Why Science Should Warm Our Hearts
By Colin Tudge
I love science. It is what I have always done. I remember the warmth I nursed for weeks when, aged 13, I qualified for an advanced science program, already specializing at that tender age. I can still get the same thrill from some books and laboratories, when ideas are neat and properly decorated.
Science is not an innately arrogant pursuit. Sir Isaac Newton said that science was for the glory of God—the God-given intellect dedicated to the glorification of God's works. We need not embrace the theological language of the 17th century, but the sentiment is precisely right. It is shared by many a modern scientist: that the true purpose of science is not to change the universe or to make it more comfortable but to appreciate it more fully. Science has risen gloriously to the challenge: The universe that is now revealed, and the creatures within it, are infinitely more various and intricate than human beings ever conceived of without the help of science, and best of all is the realization that so much is still to be done.
Science, in short, should be heartwarming, encapsulating precisely that love of scholarship for its own sake (or, as Newton and many a rabbi and mullah would say, for God's sake), which runs through all civilization.
Other people don't see it like this. Science has a macho, gung-ho image. Understanding is not for its own sake but is presented as the means of "conquest"—of the stars, of disease, of whatever. It comes across as a nuts-and-bolts pursuit: regrettably necessary, but posing various threats to the human spirit through its intemperate attacks on traditional beliefs and through its ruthless rationality. We are still locked in the battle of Dionysus, the god representing the irrational and ecstatic, and Apollo, the deity of the rational intellect, with Apollo now cast as a blend of nerd and Dr. Strangelove. Schoolchildren turn away from science, and teachers must be bribed to take it up. For all this, scientists blame the media for their hype and general mischief (although science journalists are excellent); "the public" for its fecklessness and its "ignorance"; and the subject itself because it is too difficult and can properly be understood only by the officially initiated subsection of the intelligentsia.
What I want to suggest—in a spirit of friendliness—is that most of the fault lies with the scientists themselves and, in particular, with those who have tried hardest to be its advocates. Too often, they make science seem arrogant, threatening, pompous but, in the end, naive: all those qualities that non-scientists say they find most repellent. Attempts to lighten it up frequently come across as clownishness—a dangerous quality to link to such obvious power. To some extent, this is just bad PR: There is no need for scientists to attack Christianity or Islam, for example. But the flaw runs deeper. It cannot be put right with a course in media training. The startling truth is that some of the most conspicuous spokespeople for science horribly misrepresent it: what it is, what it is like, what it can helpfully comment upon, and where it should be silent. They have, in fact, misconstrued the nature of their own craft.
What science is was beautifully summarized by the philosopher Karl Popper. An idea can belong to science, he said, only if it is testable. Science is thus composed of testable hypotheses. He went on to say that hypotheses can, in principle, be shown to be false but cannot be shown unequivocally to be true, so "testable hypothesis" became "falsifiable hypothesis." Various philosophers have taken him to task for this—pointing out that it can be just as hard to falsify as to verify. But "testability" carries the day.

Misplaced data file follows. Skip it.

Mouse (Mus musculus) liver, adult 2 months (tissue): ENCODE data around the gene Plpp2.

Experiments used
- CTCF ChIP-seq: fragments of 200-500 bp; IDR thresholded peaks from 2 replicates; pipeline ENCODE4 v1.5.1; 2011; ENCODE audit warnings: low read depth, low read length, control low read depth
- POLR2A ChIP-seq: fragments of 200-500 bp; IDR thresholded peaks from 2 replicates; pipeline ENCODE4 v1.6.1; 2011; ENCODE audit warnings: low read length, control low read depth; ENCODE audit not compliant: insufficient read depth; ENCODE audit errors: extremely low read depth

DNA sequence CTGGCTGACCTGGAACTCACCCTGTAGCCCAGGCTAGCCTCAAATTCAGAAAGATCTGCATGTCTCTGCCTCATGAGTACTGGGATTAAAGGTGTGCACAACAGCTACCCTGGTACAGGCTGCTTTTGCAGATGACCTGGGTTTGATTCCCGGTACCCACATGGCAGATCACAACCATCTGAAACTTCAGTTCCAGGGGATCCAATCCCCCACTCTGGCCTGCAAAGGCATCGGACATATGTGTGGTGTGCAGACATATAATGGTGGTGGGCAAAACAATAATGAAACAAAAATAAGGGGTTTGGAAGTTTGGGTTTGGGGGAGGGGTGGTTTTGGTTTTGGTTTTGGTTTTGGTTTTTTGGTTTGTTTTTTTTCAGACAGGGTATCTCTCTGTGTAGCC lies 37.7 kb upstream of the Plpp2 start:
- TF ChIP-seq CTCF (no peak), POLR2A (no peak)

This idea is simple but far-reaching. It suggests immediately that science is not anchored, as many perceive it to be, in subject matter: It is not just the sum of chemistry, physics, and biology. Rather, it is a method, an approach, that can include the psychology and behavior of human beings or the policies of a government. Everything is within the compass of science, provided it is testable.
From Popper's notions, too, science emerges as an innately humble pursuit. Science is not an edifice of truth, built stone by stone. It is a landscape painting, never finished: Each addition, each fresh wheelbarrow and bathing goddess, changes the balance of the whole, sometimes beyond rescue so the whole must be started again.
Science's perceived arrogance is doubly unfortunate: It drives people away, and it misrepresents the subject. Even if we reject Popper's strict principle of falsifiability, we see that the "truths" of science, its theories, must always be both partial and provisional. Every idea, no matter how satisfying and complete it seems, is waiting to be knocked off its perch, or at least improved upon. We can be certain, at any one time, only that there is more to know. All suggestions in the past that such-and-such a subject has been sewn up were invariably followed by the rudest of shocks. A.A. Michelson measured the speed of light in the late 19th century and declared that physics was over but for the dotting of i's; in a decade or two came Einstein and then Max Planck, leading on to quantum mechanics, and the whole universe was up for grabs, as it still is.
At any one time, it is logically impossible to know how much is not known—whether science has already lit up the universe like a football stadium, or merely laid a trail or two across the darkness. Non-scientists who fear that God's mystery has been forever compromised need have no fears; in the end, there is always mystery. Those who suggest that it is blasphemous to probe God's intentions are themselves guilty of blasphemy. God is not a conjuror, whose tricks seem tawdry when exposed. The more you see, the more wondrous it all becomes.
In short, as Isaac Newton and most of his contemporaries saw (including Galileo, who was a good Catholic), it is remarkably simple to reconcile excellent science with religion. Much of the essence of religion is to experience first the awe and then the sense of reverence that should follow from it. Science inspires in just this way.